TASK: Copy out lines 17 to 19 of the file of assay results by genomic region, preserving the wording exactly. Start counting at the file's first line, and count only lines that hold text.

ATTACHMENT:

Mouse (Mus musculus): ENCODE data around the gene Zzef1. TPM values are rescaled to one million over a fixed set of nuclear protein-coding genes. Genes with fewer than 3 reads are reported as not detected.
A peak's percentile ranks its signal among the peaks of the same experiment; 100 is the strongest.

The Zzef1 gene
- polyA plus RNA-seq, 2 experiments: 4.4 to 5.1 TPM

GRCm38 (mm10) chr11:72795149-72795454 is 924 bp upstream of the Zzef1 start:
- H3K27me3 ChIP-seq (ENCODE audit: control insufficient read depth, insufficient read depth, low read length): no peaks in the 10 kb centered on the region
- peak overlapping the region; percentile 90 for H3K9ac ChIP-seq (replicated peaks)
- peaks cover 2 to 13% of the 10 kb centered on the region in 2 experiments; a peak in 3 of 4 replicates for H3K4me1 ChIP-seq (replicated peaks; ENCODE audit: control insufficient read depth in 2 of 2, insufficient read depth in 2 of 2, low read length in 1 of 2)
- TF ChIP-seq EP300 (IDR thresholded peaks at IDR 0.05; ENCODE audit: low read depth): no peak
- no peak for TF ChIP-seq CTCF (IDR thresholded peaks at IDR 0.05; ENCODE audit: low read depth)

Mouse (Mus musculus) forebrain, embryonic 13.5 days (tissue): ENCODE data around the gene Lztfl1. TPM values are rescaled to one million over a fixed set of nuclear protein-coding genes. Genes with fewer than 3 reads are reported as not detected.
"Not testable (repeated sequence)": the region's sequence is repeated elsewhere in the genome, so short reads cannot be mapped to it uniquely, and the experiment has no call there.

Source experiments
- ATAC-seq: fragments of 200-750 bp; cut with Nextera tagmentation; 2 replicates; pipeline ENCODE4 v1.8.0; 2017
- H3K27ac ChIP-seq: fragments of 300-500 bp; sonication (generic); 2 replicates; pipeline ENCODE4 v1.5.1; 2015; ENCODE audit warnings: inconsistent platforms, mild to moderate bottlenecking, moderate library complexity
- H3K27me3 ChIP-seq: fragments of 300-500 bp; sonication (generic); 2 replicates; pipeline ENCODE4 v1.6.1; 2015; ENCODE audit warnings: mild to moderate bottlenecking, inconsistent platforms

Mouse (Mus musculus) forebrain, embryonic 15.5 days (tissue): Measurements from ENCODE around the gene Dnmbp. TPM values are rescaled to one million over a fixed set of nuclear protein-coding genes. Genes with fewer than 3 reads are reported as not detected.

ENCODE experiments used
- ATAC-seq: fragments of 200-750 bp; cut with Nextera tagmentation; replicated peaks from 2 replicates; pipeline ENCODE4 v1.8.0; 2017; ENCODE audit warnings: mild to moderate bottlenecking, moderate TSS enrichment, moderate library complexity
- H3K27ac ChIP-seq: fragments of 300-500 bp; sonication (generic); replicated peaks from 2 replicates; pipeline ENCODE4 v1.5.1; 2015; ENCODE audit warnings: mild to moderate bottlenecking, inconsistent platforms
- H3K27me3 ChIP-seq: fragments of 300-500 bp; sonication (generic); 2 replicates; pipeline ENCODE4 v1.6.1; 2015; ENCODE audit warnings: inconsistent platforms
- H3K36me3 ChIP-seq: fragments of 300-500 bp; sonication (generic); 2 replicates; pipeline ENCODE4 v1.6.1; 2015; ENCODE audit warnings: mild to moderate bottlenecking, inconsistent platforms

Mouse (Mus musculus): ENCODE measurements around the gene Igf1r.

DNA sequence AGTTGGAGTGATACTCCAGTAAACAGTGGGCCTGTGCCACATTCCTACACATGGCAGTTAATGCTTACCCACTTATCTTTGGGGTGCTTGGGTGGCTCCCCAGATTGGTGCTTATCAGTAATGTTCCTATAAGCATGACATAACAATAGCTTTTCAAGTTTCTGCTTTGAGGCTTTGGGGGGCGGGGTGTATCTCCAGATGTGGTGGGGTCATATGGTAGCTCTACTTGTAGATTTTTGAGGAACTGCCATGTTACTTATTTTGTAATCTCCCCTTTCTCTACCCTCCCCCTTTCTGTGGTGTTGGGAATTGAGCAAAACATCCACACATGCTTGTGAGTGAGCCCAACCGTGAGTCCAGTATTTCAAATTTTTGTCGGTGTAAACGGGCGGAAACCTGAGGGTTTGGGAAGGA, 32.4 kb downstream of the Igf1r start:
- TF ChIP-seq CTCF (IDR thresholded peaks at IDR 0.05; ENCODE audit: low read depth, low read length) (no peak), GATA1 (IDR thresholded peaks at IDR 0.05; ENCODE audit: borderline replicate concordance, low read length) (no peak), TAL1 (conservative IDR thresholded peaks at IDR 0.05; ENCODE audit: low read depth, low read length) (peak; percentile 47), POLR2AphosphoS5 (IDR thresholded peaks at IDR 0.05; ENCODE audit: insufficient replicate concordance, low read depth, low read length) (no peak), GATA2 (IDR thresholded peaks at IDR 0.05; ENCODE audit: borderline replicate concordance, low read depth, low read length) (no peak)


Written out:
Mouse (Mus musculus) forebrain, embryonic 15.5 days (tissue): Measurements from ENCODE around the gene Dnmbp. TPM values are rescaled to one million over a fixed set of nuclear protein-coding genes. Genes with fewer than 3 reads are reported as not detected.

ENCODE experiments used
- ATAC-seq: fragments of 200-750 bp; cut with Nextera tagmentation; replicated peaks from 2 replicates; pipeline ENCODE4 v1.8.0; 2017; ENCODE audit warnings: mild to moderate bottlenecking, moderate TSS enrichment, moderate library complexity